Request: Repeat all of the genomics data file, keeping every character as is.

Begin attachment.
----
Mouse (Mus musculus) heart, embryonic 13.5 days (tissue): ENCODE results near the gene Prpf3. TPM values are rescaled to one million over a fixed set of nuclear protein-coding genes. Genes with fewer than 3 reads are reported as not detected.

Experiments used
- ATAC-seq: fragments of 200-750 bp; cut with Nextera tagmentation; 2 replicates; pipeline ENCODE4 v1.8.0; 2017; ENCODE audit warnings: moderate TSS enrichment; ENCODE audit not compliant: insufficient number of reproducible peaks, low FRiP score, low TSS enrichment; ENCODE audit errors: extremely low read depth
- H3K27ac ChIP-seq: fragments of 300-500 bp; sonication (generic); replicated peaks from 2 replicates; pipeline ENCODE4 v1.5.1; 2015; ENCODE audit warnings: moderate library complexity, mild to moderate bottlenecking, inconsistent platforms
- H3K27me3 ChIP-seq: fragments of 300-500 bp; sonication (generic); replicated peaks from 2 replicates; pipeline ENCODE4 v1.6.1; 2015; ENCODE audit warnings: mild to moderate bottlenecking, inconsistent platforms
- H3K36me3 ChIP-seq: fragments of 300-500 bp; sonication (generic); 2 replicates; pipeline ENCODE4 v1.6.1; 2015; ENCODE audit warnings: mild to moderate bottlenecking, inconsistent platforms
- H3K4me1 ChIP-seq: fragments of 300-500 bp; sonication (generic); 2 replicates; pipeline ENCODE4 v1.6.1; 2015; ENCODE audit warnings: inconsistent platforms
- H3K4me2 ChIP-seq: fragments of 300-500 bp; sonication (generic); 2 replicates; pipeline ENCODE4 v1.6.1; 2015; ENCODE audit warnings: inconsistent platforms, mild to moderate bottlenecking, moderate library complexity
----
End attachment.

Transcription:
Mouse (Mus musculus) heart, embryonic 13.5 days (tissue): ENCODE results near the gene Prpf3. TPM values are rescaled to one million over a fixed set of nuclear protein-coding genes. Genes with fewer than 3 reads are reported as not detected.

Experiments used
- ATAC-seq: fragments of 200-750 bp; cut with Nextera tagmentation; 2 replicates; pipeline ENCODE4 v1.8.0; 2017; ENCODE audit warnings: moderate TSS enrichment; ENCODE audit not compliant: insufficient number of reproducible peaks, low FRiP score, low TSS enrichment; ENCODE audit errors: extremely low read depth
- H3K27ac ChIP-seq: fragments of 300-500 bp; sonication (generic); replicated peaks from 2 replicates; pipeline ENCODE4 v1.5.1; 2015; ENCODE audit warnings: moderate library complexity, mild to moderate bottlenecking, inconsistent platforms
- H3K27me3 ChIP-seq: fragments of 300-500 bp; sonication (generic); replicated peaks from 2 replicates; pipeline ENCODE4 v1.6.1; 2015; ENCODE audit warnings: mild to moderate bottlenecking, inconsistent platforms
- H3K36me3 ChIP-seq: fragments of 300-500 bp; sonication (generic); 2 replicates; pipeline ENCODE4 v1.6.1; 2015; ENCODE audit warnings: mild to moderate bottlenecking, inconsistent platforms
- H3K4me1 ChIP-seq: fragments of 300-500 bp; sonication (generic); 2 replicates; pipeline ENCODE4 v1.6.1; 2015; ENCODE audit warnings: inconsistent platforms
- H3K4me2 ChIP-seq: fragments of 300-500 bp; sonication (generic); 2 replicates; pipeline ENCODE4 v1.6.1; 2015; ENCODE audit warnings: inconsistent platforms, mild to moderate bottlenecking, moderate library complexity